Of A Grant Application Date: March 4, 1996
(The Scientist, Vol:10, #5, pg.15-16, March 4, 1996)
(Copyright ©, The Scientist, Inc.)
Getting financial support for research -- especially basic research -- has become very time-consuming and frustrating for scientists. At the National Institutes of Health, for example, the number of applications reviewed increased 14 percent, from 11,487 to 13,141, between October 1991 and October 1995, according to the October 1995 issue of Peer Review Notes, a newsletter published by NIH's Division of Research Grants (DRG). A consequence of this rise in the number of grant applicants vying for limited dollars is a decreased likelihood that one's proposal will be funded: The overall success rate for NIH research grant applications has hovered at only about 25 percent for the past several years.
In such competitive times, there are measures that principal investigators (PIs) can take to increase the chances that their applications will be viewed favorably, according to NIH study-section members and directors of university grant offices. For many researchers, not having that slight edge can mean the difference between getting or not getting funded.
Some PIs do work of such quality and relevance that they are generally funded at first submission of an application. At the other end of the spectrum are PIs proposing projects that, while interesting, are not of high enough quality to be near the payline. But close to the funding cutoff there are good grant applications that contain innovative research ideas but do not get funded because the ideas are not presented clearly or convincingly.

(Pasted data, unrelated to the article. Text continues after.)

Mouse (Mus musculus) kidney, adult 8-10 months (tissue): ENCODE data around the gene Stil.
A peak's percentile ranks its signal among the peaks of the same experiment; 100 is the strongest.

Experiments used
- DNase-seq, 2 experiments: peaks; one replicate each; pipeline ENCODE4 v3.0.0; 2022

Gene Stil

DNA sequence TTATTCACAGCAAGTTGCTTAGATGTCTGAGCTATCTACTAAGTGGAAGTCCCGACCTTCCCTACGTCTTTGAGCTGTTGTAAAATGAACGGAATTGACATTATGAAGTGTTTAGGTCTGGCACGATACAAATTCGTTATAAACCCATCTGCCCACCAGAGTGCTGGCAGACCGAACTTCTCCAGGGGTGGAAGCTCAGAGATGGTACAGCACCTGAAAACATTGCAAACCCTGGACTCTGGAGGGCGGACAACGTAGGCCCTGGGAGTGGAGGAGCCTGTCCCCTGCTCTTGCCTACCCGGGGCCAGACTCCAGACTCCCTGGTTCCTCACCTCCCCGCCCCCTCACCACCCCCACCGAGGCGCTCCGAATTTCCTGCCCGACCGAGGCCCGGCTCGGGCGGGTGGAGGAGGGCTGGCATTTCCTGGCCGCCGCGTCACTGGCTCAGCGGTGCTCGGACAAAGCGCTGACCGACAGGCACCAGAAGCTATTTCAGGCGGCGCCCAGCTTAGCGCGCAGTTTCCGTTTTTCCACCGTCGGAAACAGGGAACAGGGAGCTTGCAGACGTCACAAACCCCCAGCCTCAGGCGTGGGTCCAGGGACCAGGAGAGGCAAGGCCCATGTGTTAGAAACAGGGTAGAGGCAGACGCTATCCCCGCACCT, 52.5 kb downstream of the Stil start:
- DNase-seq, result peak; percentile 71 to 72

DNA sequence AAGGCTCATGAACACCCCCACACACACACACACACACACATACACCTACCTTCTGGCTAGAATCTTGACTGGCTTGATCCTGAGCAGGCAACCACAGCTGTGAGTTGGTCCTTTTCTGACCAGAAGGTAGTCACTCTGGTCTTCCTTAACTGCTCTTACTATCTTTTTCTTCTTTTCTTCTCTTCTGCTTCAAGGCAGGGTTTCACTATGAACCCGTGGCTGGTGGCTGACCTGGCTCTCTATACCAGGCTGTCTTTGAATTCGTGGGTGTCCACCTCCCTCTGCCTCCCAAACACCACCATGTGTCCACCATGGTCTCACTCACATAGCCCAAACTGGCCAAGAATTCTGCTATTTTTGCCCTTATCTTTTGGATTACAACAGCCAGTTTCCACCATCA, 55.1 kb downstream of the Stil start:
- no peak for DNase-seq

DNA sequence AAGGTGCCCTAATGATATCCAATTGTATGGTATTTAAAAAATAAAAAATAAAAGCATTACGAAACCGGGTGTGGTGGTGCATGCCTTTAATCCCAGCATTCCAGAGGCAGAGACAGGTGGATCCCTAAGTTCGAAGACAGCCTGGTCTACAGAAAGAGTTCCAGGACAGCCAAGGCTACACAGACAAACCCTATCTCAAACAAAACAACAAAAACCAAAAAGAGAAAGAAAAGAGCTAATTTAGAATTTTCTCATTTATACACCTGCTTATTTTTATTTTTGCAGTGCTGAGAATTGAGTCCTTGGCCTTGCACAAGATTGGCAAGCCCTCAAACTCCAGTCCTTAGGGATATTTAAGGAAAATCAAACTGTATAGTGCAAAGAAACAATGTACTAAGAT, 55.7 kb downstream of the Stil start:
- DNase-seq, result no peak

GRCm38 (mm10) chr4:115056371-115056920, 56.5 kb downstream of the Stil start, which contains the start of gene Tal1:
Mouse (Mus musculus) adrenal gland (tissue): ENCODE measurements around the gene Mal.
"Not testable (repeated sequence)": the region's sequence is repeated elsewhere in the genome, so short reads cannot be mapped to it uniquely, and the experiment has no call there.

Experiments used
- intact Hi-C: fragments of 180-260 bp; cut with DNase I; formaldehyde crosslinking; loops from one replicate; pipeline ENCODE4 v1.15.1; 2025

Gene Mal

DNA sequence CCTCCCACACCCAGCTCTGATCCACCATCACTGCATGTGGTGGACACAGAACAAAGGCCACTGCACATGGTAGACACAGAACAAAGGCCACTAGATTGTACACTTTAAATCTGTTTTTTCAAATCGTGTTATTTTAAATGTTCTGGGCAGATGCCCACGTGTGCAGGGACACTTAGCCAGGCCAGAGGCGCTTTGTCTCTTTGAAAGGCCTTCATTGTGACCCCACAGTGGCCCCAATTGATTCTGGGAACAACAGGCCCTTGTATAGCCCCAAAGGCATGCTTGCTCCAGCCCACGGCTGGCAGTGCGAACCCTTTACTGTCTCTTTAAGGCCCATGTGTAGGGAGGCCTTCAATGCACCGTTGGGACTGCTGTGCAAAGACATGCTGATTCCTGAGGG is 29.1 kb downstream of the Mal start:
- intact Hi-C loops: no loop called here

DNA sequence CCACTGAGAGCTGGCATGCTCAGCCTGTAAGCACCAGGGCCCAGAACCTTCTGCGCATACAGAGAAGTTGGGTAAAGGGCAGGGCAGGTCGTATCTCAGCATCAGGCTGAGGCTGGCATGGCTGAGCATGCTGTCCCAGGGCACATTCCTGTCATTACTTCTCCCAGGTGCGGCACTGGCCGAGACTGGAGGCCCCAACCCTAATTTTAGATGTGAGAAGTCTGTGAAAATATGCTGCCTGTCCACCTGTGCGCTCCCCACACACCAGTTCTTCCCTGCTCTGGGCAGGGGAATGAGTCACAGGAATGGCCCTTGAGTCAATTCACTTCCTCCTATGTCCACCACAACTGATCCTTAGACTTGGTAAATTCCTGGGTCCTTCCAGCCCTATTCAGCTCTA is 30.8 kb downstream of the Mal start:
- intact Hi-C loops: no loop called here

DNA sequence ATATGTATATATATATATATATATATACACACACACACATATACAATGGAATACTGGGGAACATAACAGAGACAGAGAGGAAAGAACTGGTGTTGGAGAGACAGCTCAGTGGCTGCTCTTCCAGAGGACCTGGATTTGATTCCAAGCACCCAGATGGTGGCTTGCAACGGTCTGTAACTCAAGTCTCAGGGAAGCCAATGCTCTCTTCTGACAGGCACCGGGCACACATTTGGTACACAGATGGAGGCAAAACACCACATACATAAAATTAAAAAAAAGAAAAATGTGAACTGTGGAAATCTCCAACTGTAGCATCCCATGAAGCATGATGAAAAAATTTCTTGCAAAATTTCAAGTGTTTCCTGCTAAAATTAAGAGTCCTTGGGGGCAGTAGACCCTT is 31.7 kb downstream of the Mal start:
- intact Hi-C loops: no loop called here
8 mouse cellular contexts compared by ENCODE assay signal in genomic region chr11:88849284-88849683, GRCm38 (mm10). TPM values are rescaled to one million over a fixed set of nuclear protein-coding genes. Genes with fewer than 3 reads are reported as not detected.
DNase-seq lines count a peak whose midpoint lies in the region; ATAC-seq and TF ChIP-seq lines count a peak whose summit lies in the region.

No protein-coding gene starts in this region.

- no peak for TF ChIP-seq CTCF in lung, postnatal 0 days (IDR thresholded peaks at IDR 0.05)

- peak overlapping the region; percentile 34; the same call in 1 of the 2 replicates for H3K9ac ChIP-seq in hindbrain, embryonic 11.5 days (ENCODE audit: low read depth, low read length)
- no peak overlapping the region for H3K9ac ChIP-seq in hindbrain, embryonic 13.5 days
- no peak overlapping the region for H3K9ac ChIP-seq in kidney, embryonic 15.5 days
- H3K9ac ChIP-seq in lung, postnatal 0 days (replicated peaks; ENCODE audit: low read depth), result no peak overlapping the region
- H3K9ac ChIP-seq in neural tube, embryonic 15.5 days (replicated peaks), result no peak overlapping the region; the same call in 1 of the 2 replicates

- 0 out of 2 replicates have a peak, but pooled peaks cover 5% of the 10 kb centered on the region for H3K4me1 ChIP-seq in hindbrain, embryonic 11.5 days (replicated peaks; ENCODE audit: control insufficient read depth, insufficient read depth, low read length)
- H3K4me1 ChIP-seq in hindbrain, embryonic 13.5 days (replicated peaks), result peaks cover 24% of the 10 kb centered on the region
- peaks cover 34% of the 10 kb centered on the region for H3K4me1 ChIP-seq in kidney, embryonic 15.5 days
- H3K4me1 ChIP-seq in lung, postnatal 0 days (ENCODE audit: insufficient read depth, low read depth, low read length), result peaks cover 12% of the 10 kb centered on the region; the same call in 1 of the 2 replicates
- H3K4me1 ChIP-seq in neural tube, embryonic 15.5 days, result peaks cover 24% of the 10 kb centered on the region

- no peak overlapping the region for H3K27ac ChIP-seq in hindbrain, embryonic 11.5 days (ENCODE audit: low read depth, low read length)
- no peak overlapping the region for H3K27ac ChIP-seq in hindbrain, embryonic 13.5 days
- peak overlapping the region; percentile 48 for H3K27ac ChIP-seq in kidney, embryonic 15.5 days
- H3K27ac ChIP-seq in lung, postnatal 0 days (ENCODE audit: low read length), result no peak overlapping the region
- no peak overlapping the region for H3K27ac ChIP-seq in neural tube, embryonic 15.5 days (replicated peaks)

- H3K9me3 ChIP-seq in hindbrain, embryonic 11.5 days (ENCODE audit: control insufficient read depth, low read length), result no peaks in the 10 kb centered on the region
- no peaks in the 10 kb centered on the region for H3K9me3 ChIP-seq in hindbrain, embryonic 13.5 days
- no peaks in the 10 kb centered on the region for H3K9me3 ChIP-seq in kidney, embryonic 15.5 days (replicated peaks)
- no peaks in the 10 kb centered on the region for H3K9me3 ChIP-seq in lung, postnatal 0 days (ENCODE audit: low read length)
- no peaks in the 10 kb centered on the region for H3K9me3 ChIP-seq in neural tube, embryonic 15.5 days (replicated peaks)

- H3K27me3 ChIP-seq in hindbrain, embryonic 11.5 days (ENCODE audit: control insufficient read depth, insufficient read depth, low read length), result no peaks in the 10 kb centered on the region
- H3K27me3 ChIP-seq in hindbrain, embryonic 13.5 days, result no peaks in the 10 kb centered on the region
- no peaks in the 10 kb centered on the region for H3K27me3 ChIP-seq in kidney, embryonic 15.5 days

Nancy Lamontagne, scientific research administrator (SRA) of NIH's molecular and cellular biophysics study section, cites an example of one borderline application "that was outstanding but was not funded because the principal investigator had failed to make clear the biological significance of the project." How can such scientists ensure that their proposed investigations are explained sufficiently to be deemed worthy of funding by those charged with reviewing their proposals?
'Communications 101': Janet Rasey advises PIs to network with NIH institute program officers. One way is to contact the relevant NIH personnel at the outset to confirm that there indeed is interest in the idea, says Janet Rasey, a veteran of two four-year terms as a member of the NIH radiation study section. Rasey, director of research funding services at the University of Washington School of Medicine in Seattle, notes the benefits of discussing one's proposal with program officers -- the funding institute administrators who oversee programs and help to make program policy.
"To some extent," Rasey maintains, "it all comes down to 'Communications 101' and 'Relationships 101,' because now -- more than ever before -- it is critically important for PIs to get to know and network with the program officers at their potential funding institute. It's imperative to run your ideas past the program officer to determine if there is a really good match with the current relevance and priorities of the institute. If there isn't sufficient enthusiasm at this level, there's no point in taking the time and energy to write and submit the application."